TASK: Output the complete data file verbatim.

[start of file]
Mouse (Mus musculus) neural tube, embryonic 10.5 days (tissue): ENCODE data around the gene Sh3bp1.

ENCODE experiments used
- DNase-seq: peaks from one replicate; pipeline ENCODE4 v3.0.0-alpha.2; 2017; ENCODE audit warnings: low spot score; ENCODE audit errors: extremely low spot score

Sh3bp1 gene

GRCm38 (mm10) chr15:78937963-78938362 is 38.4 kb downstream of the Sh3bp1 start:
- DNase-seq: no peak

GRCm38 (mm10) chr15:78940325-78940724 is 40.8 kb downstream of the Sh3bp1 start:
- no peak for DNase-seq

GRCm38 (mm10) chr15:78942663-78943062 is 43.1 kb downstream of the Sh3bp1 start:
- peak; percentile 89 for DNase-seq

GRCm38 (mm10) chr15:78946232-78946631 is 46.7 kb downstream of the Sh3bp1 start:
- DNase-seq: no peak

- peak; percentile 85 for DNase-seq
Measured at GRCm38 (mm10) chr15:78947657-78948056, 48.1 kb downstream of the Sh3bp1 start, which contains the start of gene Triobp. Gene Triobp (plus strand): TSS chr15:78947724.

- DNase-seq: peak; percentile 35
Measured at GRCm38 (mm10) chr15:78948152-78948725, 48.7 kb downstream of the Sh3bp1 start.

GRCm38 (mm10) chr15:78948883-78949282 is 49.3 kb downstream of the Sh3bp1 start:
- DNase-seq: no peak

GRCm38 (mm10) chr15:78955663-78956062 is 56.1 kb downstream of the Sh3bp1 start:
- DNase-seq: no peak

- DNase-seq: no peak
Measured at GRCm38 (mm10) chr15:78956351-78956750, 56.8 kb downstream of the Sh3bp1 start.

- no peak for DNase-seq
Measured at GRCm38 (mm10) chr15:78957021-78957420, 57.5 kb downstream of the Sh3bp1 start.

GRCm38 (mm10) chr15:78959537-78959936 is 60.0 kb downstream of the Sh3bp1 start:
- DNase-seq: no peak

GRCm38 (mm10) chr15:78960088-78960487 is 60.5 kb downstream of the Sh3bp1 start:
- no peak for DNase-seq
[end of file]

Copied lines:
Mouse (Mus musculus) neural tube, embryonic 10.5 days (tissue): ENCODE data around the gene Sh3bp1.

ENCODE experiments used
- DNase-seq: peaks from one replicate; pipeline ENCODE4 v3.0.0-alpha.2; 2017; ENCODE audit warnings: low spot score; ENCODE audit errors: extremely low spot score

Sh3bp1 gene

GRCm38 (mm10) chr15:78937963-78938362 is 38.4 kb downstream of the Sh3bp1 start:
- DNase-seq: no peak

GRCm38 (mm10) chr15:78940325-78940724 is 40.8 kb downstream of the Sh3bp1 start:
- no peak for DNase-seq

GRCm38 (mm10) chr15:78942663-78943062 is 43.1 kb downstream of the Sh3bp1 start:
- peak; percentile 89 for DNase-seq

GRCm38 (mm10) chr15:78946232-78946631 is 46.7 kb downstream of the Sh3bp1 start:
- DNase-seq: no peak

- peak; percentile 85 for DNase-seq
Measured at GRCm38 (mm10) chr15:78947657-78948056, 48.1 kb downstream of the Sh3bp1 start, which contains the start of gene Triobp. Gene Triobp (plus strand): TSS chr15:78947724.

- DNase-seq: peak; percentile 35
Measured at GRCm38 (mm10) chr15:78948152-78948725, 48.7 kb downstream of the Sh3bp1 start.

GRCm38 (mm10) chr15:78948883-78949282 is 49.3 kb downstream of the Sh3bp1 start:
- DNase-seq: no peak

GRCm38 (mm10) chr15:78955663-78956062 is 56.1 kb downstream of the Sh3bp1 start:
- DNase-seq: no peak

- DNase-seq: no peak
Measured at GRCm38 (mm10) chr15:78956351-78956750, 56.8 kb downstream of the Sh3bp1 start.

- no peak for DNase-seq
Measured at GRCm38 (mm10) chr15:78957021-78957420, 57.5 kb downstream of the Sh3bp1 start.

GRCm38 (mm10) chr15:78959537-78959936 is 60.0 kb downstream of the Sh3bp1 start:
- DNase-seq: no peak

GRCm38 (mm10) chr15:78960088-78960487 is 60.5 kb downstream of the Sh3bp1 start:
- no peak for DNase-seq